Historical Tales and National Identity
An introduction to narrative social psychology
Social psychologists argue that people’s past weighs on their present. Consistent with this view, Historical Tales and National Identity outlines a theory and a methodology which provide tools for better understanding the relation between the present psychological condition of a society and representations of its past. Author Janos Laszlo argues that various kinds of historical texts including historical textbooks, texts derived from public memory (e.g. media or oral history), novels, and folk narratives play a central part in constructing national identity. Consequently, with a proper methodology, it is possible to expose the characteristic features and contours of national identities.
In this book Laszlo enhances our understanding of narrative psychology and further elaborates his narrative theory of history and identity. He offers a conceptual model that draws on diverse areas of psychology - social, political, cognitive and psychodynamics - and integrates them into a coherent whole. In addition to this conceptual contribution, he also provides a major methodological innovation: a content analytic framework and software package that can be used to analyse various kinds of historical texts and shed new light on national identity. In the second part of the book, the potential of this approach is empirically illustrated, using Hungarian national identity as the focus. The author also extends his scope to consider the potential generalizations of the approach employed.
Historical Tales and National Identity will be of great interest to a broad range of student and academic readers across the social sciences and humanities: in psychology, history, cultural studies, literature, anthropology, political science, media studies, sociology and memory studies.
Table of Contents
PART 1 1. Brief summary of narrative psychology 2. Personal and social identity 3. National identity 4. Identity related psychological processes in historical narratives 5. Emotion regulation in historical narratives 6. Using automated content analytic techniques for identifying and quantifying identity-related narrative patterns in historical texts PART 2 7. Characteristics of the Hungarian national identity in intergroup agency, intergroup evaluation, intergroup emotions and cognitive processes 8. Emotional patterns in the Hungarian historical novels 9. Emotions in real intergroup conflicts: historical anchoring of inter-ethnic emotions 10. Elaboration of collective traumas 11. Cognitive and emotional elaboration of the trauma caused by the Trianon Peace Treaty in history textbooks 12. Intergroup evaluations as indicators of trauma elaboration in history textbooks 13. Elaboration of the Trianon Peace Treaty trauma in the Hungarian newspapers 14: Summary and forward look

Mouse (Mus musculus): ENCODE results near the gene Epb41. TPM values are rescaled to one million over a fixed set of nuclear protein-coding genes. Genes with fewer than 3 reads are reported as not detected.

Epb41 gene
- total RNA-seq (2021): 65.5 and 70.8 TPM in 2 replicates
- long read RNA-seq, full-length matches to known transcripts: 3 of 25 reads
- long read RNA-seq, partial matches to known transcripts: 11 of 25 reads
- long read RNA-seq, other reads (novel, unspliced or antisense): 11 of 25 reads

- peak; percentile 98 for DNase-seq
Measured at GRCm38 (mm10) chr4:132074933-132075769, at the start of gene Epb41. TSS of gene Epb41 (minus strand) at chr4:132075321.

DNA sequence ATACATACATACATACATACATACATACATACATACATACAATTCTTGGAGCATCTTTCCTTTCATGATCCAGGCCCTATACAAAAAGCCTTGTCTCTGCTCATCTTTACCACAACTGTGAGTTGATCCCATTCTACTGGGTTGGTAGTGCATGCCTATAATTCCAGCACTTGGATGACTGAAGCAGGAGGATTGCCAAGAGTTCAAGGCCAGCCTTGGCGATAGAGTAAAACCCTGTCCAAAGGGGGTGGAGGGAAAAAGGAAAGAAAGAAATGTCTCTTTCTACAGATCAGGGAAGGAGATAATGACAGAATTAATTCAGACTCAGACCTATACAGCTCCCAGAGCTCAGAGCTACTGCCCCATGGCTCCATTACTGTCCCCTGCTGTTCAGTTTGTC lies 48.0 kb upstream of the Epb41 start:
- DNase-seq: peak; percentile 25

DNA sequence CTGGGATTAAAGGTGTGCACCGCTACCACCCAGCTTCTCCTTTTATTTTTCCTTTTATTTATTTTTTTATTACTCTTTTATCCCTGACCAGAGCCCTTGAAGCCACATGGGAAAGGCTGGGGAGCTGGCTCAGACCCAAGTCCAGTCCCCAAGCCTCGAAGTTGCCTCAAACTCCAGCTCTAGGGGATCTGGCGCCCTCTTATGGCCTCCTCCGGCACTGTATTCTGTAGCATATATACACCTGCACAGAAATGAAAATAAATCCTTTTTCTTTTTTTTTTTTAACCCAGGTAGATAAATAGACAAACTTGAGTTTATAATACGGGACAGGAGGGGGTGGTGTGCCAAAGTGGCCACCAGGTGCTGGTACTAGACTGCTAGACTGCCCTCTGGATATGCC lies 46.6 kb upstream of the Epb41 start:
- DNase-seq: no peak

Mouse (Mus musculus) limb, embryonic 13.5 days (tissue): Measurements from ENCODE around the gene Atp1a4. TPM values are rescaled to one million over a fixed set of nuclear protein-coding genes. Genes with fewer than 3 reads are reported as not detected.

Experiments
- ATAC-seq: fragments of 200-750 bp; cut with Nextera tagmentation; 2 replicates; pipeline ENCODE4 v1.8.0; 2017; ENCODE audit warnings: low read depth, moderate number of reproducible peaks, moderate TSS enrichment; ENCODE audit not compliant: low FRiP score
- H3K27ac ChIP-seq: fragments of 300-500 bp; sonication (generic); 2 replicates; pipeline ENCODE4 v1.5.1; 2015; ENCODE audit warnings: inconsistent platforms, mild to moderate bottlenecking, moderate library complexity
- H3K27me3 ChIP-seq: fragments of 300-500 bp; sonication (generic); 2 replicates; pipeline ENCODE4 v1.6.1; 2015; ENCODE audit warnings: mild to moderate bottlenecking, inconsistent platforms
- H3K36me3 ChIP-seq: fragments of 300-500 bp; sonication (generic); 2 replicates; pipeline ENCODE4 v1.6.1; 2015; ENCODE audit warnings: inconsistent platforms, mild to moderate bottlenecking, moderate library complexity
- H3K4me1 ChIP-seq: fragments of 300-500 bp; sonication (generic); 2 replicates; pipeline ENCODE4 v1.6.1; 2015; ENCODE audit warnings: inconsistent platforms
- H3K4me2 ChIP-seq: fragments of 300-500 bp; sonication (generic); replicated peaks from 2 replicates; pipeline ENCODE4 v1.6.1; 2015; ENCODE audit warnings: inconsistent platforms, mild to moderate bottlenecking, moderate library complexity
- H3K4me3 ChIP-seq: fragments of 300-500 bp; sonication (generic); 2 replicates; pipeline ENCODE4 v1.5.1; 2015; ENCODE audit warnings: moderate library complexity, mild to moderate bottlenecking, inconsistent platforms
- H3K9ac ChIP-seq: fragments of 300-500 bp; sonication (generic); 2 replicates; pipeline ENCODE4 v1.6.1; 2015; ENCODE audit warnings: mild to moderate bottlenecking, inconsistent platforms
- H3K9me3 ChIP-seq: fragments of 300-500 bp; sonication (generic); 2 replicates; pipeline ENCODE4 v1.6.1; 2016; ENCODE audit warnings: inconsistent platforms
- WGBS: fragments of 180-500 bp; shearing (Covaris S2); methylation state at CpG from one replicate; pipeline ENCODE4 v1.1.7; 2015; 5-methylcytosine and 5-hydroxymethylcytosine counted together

János László is head of the Social Psychology Department at the Institute of Psychology of the Hungarian Academy of Sciences, and a professor and chair in the Social Psychology Department at the University of Pécs, Hungary. He has published several books in Hungarian and English on social representations and narrative psychology, including The Science of Stories: An introduction into narrative psychology.
‘Historical Tales and National Identity is an important book exploring the nature of individual and collective identity. László is one of the most thoughtful social psychologists in the world. He draws on basic research in social, cognitive, and clinical psychology to uncover basic truths about the stories people tell about their countries, their history, and themselves. This is a book that will inform discussions among historians, anthropologists, linguists, political scientists, and especially psychologists.’ - James W. Pennebaker, University of Texas at Austin, USA
‘Professor László provides an integrated and up-to-date account of the functions of narrative. Drawing comprehensively from cognitive, personality, interpretive, text analysis, and representational studies, Professor László analyses how narratives produce and are produced by identities. This book is an essential reference for scholars of narrative that brings together scientific and hermeneutical approaches in a readable way. He provides a lively recipe for creating an interdisciplinary science of stories.’- James H. Liu, Victoria University of Wellington, New Zealand